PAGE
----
Thursday, February 21, 2013
Nofolk state representative Dan Winslow and Cohasset businessman Gabriel Gomez are the only declared Republican candidates for the U.S. Senate.
There will be one less Norfolk resident in the race in the Massachusetts special Senate election to replace Secretary of State John Kerry. Republican Sean Bielat said Wednesday, while he thought he could run a strong campaign, that the timing wasn't right for running this time, according to an Associated Press report. Previously, he had run twice for Congress against Barney Frank and Joe Kennedy III, who he lost to in November. Norfolk state representative Dan Winslow is a candidate for the Republican nomination as is Cohasset businessman Gabriel Gomez. Former US Attorney Michael Sullivan is considering running. Bielat sought donations to run this weekend and filed a statement of candidacy with the Federal Election Commission.
Friday, February 1, 2013
Who do you think should be the Republican candidate?
Scott Brown ended speculation Friday afternoon as to whether he would run for U.S. Senate, announcing that he is not entering the race for the seat left vacant by John Kerry’s confirmation to the post of Secretary of State. Two Democratic political opponents – Congressman Stephen Lynch (D-South Boston) and Congressman Edward Markey (D-Malden) – will face off in the April 30 primary with the special election set for June 25. There are currently no Republican candidates in the race. Markey, who represents the 5th Congressional District, kicked off his campaign in December. Lynch launched his bid with a formal announcement Thursday afternoon. Lynch represents the 8th Congressional District. With Brown out of the running, what Republican …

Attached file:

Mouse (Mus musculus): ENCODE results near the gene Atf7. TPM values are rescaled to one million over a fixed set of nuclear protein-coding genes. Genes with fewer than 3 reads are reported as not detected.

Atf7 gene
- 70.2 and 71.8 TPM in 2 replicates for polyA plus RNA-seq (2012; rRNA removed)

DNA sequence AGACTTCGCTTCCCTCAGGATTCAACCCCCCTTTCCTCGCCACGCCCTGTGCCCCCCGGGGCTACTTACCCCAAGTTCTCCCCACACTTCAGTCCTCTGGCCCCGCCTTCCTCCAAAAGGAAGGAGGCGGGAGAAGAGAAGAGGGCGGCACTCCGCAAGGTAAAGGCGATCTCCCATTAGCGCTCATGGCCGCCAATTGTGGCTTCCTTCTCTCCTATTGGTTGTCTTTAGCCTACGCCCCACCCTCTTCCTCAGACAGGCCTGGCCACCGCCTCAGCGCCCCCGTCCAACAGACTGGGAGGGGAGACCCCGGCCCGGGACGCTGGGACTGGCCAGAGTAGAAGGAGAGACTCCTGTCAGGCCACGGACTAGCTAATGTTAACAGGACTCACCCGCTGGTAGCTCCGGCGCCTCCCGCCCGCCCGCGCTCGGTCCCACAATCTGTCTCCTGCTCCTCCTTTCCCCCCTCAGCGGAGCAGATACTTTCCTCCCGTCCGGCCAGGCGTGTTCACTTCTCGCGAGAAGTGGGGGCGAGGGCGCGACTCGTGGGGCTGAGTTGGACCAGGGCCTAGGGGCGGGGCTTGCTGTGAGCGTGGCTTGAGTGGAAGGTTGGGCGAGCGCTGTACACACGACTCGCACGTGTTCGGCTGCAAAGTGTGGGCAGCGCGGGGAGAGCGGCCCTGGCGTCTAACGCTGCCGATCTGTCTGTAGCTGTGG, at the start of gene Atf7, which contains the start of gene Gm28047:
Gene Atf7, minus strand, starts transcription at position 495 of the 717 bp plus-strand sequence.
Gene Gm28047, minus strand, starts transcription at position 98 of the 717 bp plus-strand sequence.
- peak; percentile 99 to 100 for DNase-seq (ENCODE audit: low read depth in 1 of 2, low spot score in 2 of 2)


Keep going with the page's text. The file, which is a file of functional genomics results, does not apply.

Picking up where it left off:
Thursday, September 20, 2012
The two candidates for the U.S. Senate from Massachusetts faced off in their first live debate on Thursday night.
Stark differences came out early and often between U.S. Senate candidates Elizabeth Warren and Scott Brown in their first debate, with disagreements on everything from tax policy, to job creation to women's rights. Over and over during the Thursday debate on WBZ-TV, Warren chose to bring up Sen. Brown's voting record, and Brown chose to point out that Warren's plan would raise taxes on everyone and stifle job creation. "He has said he will defend the top 2 percent and the top 3 percent...and will hold the other 98 percent of families hostage," Warren said, referencing Brown's position against extending the Bush-era tax cuts unless it also contained cuts for the country's top earners. Brown countered by noting that Warren's policies …